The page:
Some Hidalgo County Republicans have complained that unity is lacking in the local party. Former Hidalgo County Republican Party Chair Hollis Rutledge recently told the Guardian: “A house divided is a house that cannot prosper.”

Asked to comment on a possible lack of unity, Sanchez said: “What’s taking place in Hidalgo County is probably reflective of the national struggle. The Republican Party is doing some soul searching right now as to whether to continue with business as usual or whether to look deep in itself, identify the core values that it represents and be courageous enough to represent them again; to offer alternatives, despite all the disadvantages people may complain about, perhaps not having media or being a popular party, or being seen as negative or unworkable. There are solutions and they all rooted in liberty.”

Asked what his employers think of him running for elected office, Sanchez said: “My employers are happy. It gives me show content. It gives me an opportunity to meet more people, on all sides of the spectrum. Sometimes there are more than two sides to a story. Everyone has an opinion. Everyone has a political point of view. Many folks in media might do the sign of the cross and pretend they do not have any particular bias or agenda. Everyone has an agenda. My agenda is liberty; my agenda is capitalism and free markets. But at the moment, as far as work is concerned, if I am blessed enough to be the chairman of this party, there is a lot of groundwork that needs to be done. I am looking forward to it.”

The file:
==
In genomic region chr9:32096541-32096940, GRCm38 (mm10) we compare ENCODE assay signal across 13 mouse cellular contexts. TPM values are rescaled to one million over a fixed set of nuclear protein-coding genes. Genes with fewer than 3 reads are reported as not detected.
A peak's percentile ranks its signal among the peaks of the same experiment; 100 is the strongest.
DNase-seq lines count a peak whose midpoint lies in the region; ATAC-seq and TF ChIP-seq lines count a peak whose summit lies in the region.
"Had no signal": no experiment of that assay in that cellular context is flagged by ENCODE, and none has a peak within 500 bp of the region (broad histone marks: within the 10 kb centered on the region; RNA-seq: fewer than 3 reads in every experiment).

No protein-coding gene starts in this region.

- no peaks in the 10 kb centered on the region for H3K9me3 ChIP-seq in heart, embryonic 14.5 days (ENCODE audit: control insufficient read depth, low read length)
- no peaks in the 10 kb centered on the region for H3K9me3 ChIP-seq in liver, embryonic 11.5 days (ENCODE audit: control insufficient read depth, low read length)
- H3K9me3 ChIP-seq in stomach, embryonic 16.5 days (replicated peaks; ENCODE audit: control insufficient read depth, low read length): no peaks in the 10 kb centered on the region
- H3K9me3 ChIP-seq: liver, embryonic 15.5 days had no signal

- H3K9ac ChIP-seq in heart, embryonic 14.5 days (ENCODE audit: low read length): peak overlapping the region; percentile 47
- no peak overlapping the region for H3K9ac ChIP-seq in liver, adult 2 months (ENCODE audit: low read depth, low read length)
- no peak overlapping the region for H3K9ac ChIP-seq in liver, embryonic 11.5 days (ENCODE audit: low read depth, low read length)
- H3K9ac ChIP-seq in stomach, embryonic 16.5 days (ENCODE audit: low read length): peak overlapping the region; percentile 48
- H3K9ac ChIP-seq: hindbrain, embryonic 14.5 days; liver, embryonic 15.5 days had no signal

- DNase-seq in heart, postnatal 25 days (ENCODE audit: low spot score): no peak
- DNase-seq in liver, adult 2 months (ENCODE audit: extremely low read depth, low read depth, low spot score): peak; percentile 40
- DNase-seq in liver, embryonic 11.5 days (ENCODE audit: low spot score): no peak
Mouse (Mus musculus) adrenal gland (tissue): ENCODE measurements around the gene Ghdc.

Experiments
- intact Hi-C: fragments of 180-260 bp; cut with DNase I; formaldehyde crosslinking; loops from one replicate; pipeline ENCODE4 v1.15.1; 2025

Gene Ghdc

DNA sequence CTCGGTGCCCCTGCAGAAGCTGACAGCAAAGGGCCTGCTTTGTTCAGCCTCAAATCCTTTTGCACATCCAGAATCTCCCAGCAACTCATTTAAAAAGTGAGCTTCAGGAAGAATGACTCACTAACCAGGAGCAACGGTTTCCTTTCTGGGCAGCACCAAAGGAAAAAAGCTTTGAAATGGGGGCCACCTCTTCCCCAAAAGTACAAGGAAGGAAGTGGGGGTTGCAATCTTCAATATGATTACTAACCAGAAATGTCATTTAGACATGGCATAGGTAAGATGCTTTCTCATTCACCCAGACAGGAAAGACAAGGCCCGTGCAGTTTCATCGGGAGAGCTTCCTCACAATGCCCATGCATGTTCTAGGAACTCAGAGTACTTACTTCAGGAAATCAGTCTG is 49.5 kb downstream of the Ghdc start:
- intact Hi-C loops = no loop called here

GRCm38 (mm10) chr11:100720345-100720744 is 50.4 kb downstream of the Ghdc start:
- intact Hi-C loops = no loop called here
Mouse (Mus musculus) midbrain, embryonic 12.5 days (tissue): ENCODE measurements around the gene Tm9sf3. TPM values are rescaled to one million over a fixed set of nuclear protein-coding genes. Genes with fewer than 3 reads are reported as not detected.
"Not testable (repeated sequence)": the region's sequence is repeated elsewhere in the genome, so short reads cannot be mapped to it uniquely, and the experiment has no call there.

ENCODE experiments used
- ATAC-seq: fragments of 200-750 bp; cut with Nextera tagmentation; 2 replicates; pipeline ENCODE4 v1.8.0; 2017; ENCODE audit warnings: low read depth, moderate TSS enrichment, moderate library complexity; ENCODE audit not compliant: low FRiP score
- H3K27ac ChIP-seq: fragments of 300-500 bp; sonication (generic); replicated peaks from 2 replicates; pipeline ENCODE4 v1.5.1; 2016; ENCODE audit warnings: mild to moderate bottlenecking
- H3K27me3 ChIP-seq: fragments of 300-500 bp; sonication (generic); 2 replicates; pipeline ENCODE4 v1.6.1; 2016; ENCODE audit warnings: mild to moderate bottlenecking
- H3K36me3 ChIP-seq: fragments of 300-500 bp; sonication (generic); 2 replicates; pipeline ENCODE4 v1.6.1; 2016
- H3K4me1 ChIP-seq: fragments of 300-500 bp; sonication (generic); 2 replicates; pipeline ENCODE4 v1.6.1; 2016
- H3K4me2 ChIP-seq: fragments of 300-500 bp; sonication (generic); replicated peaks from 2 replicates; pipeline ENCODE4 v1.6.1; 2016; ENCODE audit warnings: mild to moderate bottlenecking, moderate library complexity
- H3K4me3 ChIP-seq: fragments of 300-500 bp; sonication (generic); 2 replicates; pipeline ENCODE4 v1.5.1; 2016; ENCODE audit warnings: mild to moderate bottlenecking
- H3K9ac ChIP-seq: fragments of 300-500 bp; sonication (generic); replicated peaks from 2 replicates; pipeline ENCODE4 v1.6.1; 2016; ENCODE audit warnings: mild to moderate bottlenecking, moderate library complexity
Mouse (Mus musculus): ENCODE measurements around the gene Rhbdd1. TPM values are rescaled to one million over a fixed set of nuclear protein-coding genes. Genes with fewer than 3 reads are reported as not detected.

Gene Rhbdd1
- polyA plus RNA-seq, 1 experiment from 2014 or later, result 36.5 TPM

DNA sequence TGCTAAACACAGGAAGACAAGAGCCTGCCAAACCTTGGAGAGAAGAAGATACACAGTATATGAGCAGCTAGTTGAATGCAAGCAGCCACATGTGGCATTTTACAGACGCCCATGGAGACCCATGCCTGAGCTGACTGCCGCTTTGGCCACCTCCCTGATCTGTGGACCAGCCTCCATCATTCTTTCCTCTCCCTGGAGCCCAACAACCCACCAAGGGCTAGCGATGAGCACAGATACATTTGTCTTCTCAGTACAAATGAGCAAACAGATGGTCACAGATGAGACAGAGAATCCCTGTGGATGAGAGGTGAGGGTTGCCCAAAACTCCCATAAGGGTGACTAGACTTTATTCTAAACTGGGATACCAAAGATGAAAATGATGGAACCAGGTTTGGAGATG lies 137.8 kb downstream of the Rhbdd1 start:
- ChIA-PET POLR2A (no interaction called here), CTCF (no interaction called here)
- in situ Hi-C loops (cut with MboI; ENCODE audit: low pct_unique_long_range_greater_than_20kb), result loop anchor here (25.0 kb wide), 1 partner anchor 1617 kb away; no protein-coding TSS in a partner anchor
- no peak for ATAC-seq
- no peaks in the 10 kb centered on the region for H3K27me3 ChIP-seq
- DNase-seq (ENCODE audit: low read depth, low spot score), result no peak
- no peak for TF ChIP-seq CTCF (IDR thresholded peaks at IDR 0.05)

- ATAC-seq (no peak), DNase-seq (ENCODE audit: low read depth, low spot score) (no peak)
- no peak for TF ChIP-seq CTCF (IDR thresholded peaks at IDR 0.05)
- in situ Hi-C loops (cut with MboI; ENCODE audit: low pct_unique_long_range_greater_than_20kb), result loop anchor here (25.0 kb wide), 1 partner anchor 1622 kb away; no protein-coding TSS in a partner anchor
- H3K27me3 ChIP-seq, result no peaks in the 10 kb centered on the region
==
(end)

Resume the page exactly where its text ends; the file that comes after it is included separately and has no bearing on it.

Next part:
Asked for any wrap-up remarks, Sanchez said: “I hope nobody things Republicans are suddenly going to start winning elections around here any time soon. Like I told them (local GOP supporters) at the meeting at Denny’s, we’ve got to build the football team again. Like any football team this is in a rebuilding process, it is going to get its butt kicked a lot, a lot. We’ve got to work on the basics.”

Many Republicans at the executive party meeting were thrilled Sanchez had decided to run for party chair.

“I think Sergio will invigorate our party. He brings us energy, enthusiasm and intellect. And, if he is on the radio he can get the word out to a lot of people. We really need that,” said Sheré Vassberg, a former treasurer of the McAllen Tea Party. “There are so many people who say they are Democrats but their philosophy is conservative. They are conservative on social issues but they are afraid to change parties. We can win them over. We are going to see an enthusiasm we have not seen in the past. I think Sergio will bring younger people into the party.”

Fern McClaugherty said she wants a return of the enthusiasm of the Ronald Reagan days. “I do not want to break your recorder but yes, yes, yes, it is great, I am thrilled Sergio is running. Perhaps we will get some new blood, get the Republican Party a blood transfusion. I am ready to roll, ready to work. Sergio sounds as though he is ready to go also.”

McClaugherty said the local Republican Party has been split for too long. “We have always had two parties within the party. It is split among those that have money and those that do the work. I have always been in the worker’s group. If you do not have people in the trenches you cannot win. We need to join together. We will do anything and everything we can for Sergio.”

Villalobos has been GOP party chair in Hidalgo County for four years. He said it is time for change. “It has been a lot of work. But, if you look at the primary numbers we were able to pick up quite a bit. We feel pretty good about what we did but it is time for a change. It is time to move on. Let somebody else do it.”

Write Steve Taylor